NEW YORK – A lovely fall day, a tidy collection of Norton Commandos and some scrumptious traditional English eats – all deep in the heart of Brooklyn. That makes for an all together delightful experience, which I had at Union Garage on Saturday as the shop hosted a Norton Commando Bike Show and Belstaff Pop-Up Shop.
Union Garage has established itself as an outstanding purveyor of high-quality motorcycle apparel and accessories, both in their nicely appointed store and online. On this day, they combined two events. The big draw was an assemblage of a dozen or so examples of Norton’s famed Commando model which was produced from 1967 to 1977.
The bikes on display included some competition prepared models as well as limited edition models like the 1974 John Player Special with its full body work and unique paint. Several bikes on hand were the work of renowned specialists NYC Norton (interestingly located in New Jersey, not NYC). NYC Norton maestro, Kenny Cummings, was on hand to eagerly talk about all things Norton.
The other reason for this event was the opening of Union Garage’s newest Pop-Up Shop dedicated to products from one of Britain’s best known motorcycle gear companies – Belstaff.
In a small retail space adjacent to the main store, Union Garage has been setting up limited duration shops that feature a single brand. Usually open only for a period of a few weeks, previous Pop-Up Shops have been dedicated to brands that include Alpinestars, Dainese, Roland Sands Design (RSD) and other top brands in the industry.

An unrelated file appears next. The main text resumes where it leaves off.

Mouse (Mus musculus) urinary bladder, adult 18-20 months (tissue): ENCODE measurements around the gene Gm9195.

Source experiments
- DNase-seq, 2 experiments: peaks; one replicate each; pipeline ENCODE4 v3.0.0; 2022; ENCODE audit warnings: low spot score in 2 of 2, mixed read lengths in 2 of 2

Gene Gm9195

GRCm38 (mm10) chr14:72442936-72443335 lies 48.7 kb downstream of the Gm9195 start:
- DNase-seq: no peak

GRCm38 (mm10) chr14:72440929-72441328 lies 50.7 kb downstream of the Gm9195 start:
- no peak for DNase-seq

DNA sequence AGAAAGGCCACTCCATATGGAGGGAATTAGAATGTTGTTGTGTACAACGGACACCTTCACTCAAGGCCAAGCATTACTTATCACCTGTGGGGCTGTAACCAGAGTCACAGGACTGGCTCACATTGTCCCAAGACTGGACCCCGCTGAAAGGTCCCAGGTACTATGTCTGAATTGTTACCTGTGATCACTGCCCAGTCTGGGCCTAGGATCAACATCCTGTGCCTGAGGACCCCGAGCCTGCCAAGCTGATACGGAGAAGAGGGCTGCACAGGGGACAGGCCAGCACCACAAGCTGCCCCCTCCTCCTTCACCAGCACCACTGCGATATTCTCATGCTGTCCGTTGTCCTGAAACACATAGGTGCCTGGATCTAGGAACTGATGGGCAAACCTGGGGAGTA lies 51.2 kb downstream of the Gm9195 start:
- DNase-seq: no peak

This time around we were presented with a nice collection of Belstaff’s latest apparel. Not just limited to their famously historic wax cotton Trailmaster jackets, Belstaff also have a nice array of other apparel to lust over.
A big plus to this small, but mighty, event was the presence of wonderfully prepared British food put together by the Chip Shop. This Brooklyn Heights specialty restaurant was on site with an array of traditional eats that has to be about the best “event food” I’ve ever had.
Multiple pans of shepherd’s pie, bangers and mash, and Scotch eggs were fabulously fresh and flavorful. Second helpings were impossible to resist. Surely makes me want to find my way to their Atlantic Ave. venue and try some more.
The Chip Shop’s unique three-wheeled Reliant Robin car was on hand to lend some colorful background to the show. Note the uniquely British front license plate.
Finally, as seems typical at these kinds of events, the attendee bikes parked along the curb provided their own “show” of sorts.
Among the many interesting rides I spotted was a very nice example of my first bike, a 1972 Honda CL350 with it’s now trendy set of high pipes. Nearby was a nice, if somewhat road-worn, example of a circa 1970 Moto Guzzi Ambassador. A friend had one that broke down on rides so frequently that it became known as the “Embarasser.” Numerous Brit and Italian bikes were scattered about as well.
Classic bikes, great motorcycle-oriented products, and wonderful food. It doesn’t get any better than that!
See a few more pictures of the event at our photo gallery here.